Can You Use Cooking Coconut Oil On Your Skin?
You can surely use cooking coconut oil on your skin as it is perfectly safe to apply directly and has many anti-inflammatory and antibacterial properties. Moreover, the oil is beneficial for repairing the skin’s barrier function and can act as a protective layer and lock in moisture.
Because coconut oil is quite comedogenic, many dermatologists do not really recommend using coconut oil for your face – particularly if you have naturally acne-prone skin – but your body is fair game. Studies of coconut oil also show the oil can have antibacterial properties, even if people are using it on their skin. It is comedogenic, meaning that it may clog pores, so it is best to avoid using pure coconut oil as a moisturizer if you have combo or oily skin. Unless your skin is particularly prone to clogging up and annoying breakouts, coconut oil may work wonders on the skin, thanks to the fact that coconut oil is an extremely nutritious and dense cream, according to Team Byrdie skincare experts.
Research says that its benefits for wrinkles are not enough, however, high amounts of collagen are proven to help tighten skin and increase elasticity, which certainly should be working against wrinkles. Since the antioxidant properties of coconut oil help to neutralize and prevent the effects of UV and pollution-based free radicals, applying coconut oil after exposure to sunlight may benefit your skin, says New York-based board-certified dermatologist Hadley King, M.D. Coconut oils emollient properties can benefit the repair function of your skins barrier (the outermost layer of your skin, which protects your body against environmental threats), making it a particularly useful addition to your skin care routine if you suffer from dry, sensitive skin or atopic dermatitis. As to how the oils nutrients may help boost skin health, and if coconut oil is a good addition to your skincare routine, heres what dermatologists currently know.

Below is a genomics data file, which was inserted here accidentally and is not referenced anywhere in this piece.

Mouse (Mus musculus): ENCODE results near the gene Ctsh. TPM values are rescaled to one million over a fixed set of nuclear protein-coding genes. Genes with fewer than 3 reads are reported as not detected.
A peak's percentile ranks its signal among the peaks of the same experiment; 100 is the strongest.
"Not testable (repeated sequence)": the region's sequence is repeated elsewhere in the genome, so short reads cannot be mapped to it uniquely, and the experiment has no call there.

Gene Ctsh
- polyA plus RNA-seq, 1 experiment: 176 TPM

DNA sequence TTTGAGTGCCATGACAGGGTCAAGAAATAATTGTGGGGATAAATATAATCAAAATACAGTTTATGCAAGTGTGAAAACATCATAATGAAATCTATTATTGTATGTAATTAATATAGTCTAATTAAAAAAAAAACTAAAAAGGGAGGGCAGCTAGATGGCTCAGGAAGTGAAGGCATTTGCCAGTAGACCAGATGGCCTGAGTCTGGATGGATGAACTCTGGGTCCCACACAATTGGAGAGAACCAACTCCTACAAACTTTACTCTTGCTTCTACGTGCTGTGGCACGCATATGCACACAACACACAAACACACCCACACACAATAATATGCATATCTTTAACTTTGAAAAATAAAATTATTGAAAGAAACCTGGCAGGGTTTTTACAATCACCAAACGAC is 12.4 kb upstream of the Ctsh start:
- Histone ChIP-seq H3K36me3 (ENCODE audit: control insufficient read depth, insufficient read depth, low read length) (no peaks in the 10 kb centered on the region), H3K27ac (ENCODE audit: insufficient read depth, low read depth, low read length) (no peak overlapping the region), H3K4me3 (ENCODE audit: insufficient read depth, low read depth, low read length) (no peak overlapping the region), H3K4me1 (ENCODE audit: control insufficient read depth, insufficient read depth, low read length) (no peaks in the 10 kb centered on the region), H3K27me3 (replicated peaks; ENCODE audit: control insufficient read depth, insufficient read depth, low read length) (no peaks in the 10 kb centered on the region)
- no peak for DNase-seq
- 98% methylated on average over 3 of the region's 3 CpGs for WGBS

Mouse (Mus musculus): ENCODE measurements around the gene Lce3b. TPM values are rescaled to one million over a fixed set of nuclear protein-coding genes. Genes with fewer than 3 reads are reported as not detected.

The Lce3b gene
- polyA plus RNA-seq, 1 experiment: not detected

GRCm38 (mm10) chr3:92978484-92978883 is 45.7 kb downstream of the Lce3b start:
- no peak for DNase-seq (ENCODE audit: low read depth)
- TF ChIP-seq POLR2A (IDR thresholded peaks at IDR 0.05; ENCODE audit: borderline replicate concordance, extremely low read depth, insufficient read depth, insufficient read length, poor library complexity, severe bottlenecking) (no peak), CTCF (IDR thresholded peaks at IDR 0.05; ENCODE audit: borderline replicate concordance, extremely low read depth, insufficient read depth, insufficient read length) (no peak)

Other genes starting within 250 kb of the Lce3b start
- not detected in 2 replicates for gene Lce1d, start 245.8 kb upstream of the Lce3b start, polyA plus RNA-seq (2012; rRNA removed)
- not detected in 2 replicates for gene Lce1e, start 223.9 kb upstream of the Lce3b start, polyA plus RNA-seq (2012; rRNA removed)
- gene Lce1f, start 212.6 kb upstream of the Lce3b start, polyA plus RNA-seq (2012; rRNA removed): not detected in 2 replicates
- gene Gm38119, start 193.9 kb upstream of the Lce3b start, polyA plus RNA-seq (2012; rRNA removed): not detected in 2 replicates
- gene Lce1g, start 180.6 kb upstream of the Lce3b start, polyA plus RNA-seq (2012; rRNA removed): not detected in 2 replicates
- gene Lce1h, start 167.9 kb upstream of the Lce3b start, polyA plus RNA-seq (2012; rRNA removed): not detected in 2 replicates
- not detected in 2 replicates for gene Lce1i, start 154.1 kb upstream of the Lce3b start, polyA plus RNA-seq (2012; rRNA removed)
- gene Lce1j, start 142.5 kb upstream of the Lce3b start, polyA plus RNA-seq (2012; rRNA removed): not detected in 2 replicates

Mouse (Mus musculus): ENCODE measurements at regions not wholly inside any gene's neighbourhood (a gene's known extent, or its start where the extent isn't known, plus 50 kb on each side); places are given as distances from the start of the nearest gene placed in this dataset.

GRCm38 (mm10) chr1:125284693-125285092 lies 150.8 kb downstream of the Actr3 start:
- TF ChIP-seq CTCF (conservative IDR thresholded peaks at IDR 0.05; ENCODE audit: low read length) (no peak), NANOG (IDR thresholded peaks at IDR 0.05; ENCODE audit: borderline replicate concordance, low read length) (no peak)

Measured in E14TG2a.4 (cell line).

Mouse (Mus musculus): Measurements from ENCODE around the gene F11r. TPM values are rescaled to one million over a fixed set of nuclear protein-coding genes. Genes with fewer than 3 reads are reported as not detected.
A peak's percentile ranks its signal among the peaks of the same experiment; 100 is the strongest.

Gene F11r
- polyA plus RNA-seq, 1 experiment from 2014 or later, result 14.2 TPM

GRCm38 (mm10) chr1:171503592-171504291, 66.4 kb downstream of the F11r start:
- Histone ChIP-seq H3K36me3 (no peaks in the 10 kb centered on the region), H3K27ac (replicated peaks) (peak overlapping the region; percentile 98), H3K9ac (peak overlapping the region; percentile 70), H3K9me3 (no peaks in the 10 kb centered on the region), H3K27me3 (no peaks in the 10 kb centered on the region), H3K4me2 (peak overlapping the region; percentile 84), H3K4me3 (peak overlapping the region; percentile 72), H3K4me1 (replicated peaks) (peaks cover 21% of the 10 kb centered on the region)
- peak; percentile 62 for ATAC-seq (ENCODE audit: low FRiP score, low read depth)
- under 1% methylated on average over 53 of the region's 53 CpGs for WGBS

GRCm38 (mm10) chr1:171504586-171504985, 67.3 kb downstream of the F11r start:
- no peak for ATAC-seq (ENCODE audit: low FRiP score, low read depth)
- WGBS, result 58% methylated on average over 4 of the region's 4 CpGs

Because cold-pressed, extra virgin coconut oil is made of medium-chain fatty acids that absorb into your skin rapidly, many high-end retail face creams and lotions utilize coconut oil as their foundation. Our extra virgin coconut oil uses a specific cold-pressed, centrifuged extraction process that helps retain the majority of the antioxidants, antibacterial, Vitamin E, and beneficial fatty acid properties (this method maintains a higher amount of lauric acid than any other method of extracting coconut oil). Coconut Oil, due to the high hydration capability due to its high amount of fatty acids, makes skin feel soft and supple while penetrating deep into skin layers. Coconut oil contains a high amount of linoleic acid, an unsaturated omega-6 fatty acid, that may act as a moisturizer and skin soother.
In addition to being ultra-hydrating, coconut oil has the ability to function as a protective layer, sitting on top of your skin and trapping moisture, as well as preventing water transepidermal (where water passes through your skin and evaporates to the air). This helps to smooth out the skin and locks in existing moisture (however, this does not hydrate your skin, contrary to popular belief).
This process keeps all the natural healing properties and antioxidants from this therapeutic oil, making this a great option even for the most sensitive, irritated skin. We use a very high-quality Cold Centrifuged Process (meaning, no heat is used) that guarantees that this healing oil is 100% Raw This Healing Oil.
Make sure to apply just enough oil so your skin is slippery, meaning that you are not pulling on any sensitive skin and damaging it. If you are prone to breakouts (and even if you are not), be sure to test on a tiny area of skin first. If you have skin that is congested, try reaching for different oils, such as Calendula, Hemp Seed, Rosehip, or Tamanu, that might not cause as many break outs for those with oily skin types.